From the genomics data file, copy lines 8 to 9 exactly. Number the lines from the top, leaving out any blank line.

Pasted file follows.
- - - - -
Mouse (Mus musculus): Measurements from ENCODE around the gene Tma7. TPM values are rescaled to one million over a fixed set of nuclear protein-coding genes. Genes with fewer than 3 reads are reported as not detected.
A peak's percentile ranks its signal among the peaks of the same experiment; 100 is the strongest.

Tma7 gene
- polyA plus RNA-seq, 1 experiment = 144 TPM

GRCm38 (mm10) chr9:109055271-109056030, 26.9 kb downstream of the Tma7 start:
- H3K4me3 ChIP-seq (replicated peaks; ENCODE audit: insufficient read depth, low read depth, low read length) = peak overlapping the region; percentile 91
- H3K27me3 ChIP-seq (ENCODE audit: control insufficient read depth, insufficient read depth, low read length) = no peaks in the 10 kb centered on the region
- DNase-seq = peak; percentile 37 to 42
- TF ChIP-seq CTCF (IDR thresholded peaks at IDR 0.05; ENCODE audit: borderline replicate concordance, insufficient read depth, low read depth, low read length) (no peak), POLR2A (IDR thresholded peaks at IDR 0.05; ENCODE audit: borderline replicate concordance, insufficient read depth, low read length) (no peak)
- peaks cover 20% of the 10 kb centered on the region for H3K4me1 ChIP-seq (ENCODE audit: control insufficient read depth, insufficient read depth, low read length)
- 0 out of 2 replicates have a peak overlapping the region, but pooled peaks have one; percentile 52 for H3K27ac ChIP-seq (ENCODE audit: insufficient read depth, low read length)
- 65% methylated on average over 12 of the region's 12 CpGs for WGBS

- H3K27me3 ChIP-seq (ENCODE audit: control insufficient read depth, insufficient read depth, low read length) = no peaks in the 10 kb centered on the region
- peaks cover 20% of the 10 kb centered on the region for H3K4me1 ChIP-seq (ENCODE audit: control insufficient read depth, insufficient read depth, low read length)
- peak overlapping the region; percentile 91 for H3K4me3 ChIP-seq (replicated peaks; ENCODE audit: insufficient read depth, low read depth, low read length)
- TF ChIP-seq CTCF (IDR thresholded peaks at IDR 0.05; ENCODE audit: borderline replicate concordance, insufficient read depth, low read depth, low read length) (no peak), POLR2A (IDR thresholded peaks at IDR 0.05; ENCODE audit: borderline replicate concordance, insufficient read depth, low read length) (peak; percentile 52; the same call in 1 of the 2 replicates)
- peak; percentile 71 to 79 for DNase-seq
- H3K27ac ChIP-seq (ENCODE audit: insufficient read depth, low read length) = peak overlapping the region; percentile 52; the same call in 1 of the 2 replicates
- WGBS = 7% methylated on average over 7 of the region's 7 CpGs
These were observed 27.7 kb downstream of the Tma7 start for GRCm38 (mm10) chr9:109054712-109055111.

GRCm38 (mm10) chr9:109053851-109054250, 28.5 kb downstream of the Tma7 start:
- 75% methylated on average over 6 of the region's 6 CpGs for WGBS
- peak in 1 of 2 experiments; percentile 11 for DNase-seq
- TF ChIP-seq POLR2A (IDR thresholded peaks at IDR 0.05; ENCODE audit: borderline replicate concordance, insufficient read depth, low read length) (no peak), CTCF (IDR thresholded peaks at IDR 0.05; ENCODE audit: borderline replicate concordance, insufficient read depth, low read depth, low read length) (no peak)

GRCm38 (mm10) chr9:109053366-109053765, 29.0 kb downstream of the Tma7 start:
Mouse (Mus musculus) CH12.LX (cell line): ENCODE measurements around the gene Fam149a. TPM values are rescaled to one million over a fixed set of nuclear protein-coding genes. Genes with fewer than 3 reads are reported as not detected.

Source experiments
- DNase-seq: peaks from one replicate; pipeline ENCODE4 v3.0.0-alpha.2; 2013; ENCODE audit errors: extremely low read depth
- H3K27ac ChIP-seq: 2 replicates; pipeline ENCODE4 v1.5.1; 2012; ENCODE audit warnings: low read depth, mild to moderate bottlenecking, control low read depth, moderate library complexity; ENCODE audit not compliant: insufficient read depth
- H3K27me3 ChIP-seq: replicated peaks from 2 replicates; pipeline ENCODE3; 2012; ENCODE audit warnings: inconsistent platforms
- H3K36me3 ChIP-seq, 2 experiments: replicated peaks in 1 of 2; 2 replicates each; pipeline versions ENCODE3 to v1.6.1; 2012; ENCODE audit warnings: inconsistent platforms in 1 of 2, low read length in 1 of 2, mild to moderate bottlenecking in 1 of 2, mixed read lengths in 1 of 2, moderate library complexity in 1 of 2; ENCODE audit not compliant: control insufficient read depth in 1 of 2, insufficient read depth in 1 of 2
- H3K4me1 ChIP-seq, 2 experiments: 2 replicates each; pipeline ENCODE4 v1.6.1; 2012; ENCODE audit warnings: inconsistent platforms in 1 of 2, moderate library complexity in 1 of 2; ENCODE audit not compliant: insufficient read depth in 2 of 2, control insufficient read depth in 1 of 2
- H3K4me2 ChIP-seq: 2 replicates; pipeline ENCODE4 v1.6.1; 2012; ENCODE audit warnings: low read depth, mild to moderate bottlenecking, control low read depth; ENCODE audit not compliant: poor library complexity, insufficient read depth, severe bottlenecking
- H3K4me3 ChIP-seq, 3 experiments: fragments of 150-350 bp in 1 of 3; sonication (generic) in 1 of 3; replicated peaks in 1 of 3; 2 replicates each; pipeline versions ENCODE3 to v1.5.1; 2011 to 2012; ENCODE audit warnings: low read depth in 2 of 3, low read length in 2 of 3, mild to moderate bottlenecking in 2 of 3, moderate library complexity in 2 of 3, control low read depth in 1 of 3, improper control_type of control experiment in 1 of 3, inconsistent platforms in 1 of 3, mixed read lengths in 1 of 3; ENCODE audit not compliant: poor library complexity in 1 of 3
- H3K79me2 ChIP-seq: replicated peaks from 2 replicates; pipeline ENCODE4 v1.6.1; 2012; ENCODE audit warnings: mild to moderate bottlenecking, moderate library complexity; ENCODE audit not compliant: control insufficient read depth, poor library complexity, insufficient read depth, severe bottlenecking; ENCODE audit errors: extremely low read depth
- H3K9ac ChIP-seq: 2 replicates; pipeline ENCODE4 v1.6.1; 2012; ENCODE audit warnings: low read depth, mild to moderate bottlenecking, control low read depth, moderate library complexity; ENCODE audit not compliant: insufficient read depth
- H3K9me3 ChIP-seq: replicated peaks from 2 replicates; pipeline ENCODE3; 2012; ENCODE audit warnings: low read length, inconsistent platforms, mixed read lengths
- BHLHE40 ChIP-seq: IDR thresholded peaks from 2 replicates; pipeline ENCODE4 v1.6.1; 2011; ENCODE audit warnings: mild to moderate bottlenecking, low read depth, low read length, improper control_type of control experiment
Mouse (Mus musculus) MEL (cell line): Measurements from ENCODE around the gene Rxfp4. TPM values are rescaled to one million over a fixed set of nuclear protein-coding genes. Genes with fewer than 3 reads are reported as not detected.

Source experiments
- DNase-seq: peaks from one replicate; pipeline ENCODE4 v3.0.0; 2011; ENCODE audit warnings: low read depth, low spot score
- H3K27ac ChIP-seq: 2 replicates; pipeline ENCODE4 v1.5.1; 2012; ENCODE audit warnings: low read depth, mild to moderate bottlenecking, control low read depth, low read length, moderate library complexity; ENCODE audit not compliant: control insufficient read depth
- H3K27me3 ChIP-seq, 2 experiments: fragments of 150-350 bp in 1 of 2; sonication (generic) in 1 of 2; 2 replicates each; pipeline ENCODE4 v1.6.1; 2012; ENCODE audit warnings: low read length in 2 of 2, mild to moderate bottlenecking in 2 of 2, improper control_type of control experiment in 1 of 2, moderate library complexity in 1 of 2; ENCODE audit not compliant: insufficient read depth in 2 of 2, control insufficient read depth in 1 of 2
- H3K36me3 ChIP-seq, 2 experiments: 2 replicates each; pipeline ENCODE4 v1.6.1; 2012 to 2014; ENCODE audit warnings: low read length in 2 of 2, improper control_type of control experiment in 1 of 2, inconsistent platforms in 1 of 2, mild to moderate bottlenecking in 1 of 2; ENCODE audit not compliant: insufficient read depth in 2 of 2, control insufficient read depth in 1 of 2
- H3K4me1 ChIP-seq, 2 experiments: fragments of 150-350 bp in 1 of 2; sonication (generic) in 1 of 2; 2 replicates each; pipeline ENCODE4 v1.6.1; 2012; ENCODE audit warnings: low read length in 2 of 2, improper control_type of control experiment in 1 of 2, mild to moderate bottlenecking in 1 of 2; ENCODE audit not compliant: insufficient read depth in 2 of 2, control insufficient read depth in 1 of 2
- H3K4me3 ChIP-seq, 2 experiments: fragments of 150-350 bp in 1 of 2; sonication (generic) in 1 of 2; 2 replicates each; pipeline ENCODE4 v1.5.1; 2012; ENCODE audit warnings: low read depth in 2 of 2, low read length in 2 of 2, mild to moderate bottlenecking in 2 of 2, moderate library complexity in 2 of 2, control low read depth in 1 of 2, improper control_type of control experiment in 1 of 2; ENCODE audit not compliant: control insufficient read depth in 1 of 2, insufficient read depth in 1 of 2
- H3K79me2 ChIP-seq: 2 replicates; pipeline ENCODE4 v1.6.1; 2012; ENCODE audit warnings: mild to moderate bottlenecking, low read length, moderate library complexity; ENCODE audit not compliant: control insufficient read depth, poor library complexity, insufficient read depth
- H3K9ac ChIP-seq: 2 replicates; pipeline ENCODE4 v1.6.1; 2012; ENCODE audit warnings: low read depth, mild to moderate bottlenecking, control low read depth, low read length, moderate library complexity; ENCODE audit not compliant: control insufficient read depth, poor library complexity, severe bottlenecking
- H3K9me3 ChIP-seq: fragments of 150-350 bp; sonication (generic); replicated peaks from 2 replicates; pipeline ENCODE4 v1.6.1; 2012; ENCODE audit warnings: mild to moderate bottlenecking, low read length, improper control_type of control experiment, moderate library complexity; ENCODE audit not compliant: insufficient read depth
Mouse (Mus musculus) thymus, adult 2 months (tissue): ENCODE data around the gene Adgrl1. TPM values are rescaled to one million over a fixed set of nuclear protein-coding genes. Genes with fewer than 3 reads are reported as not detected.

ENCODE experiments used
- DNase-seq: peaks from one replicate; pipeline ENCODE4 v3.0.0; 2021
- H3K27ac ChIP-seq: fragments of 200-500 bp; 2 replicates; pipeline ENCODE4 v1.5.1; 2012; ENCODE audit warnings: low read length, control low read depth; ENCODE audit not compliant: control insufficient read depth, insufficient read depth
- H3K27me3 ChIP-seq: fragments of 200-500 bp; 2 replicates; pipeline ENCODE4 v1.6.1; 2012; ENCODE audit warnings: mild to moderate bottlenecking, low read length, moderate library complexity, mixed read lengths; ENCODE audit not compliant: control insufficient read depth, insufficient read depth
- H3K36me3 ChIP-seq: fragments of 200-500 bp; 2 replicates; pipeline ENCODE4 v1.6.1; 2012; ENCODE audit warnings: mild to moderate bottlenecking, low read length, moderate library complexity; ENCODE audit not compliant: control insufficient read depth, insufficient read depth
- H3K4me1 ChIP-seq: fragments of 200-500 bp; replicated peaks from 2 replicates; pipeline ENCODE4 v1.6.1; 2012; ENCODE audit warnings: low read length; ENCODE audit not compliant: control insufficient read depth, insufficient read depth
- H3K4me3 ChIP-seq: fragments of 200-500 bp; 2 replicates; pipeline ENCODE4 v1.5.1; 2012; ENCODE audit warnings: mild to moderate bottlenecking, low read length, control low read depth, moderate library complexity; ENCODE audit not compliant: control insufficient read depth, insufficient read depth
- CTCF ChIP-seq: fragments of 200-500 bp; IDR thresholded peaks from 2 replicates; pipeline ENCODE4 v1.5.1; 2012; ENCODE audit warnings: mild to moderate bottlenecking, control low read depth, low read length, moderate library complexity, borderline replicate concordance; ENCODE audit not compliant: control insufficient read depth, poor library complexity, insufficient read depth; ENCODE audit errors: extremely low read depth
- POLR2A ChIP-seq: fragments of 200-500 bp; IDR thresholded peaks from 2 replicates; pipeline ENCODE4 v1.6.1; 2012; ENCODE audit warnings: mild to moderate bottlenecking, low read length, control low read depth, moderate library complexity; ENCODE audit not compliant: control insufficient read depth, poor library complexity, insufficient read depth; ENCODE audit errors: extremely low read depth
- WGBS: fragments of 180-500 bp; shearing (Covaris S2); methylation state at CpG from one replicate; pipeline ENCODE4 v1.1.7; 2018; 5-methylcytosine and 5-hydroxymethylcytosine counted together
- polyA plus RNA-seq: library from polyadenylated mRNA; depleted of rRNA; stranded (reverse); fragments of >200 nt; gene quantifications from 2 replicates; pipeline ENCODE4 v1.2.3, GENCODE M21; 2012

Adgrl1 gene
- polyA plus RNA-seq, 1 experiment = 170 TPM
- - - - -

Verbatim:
- DNase-seq = peak; percentile 37 to 42
- TF ChIP-seq CTCF (IDR thresholded peaks at IDR 0.05; ENCODE audit: borderline replicate concordance, insufficient read depth, low read depth, low read length) (no peak), POLR2A (IDR thresholded peaks at IDR 0.05; ENCODE audit: borderline replicate concordance, insufficient read depth, low read length) (no peak)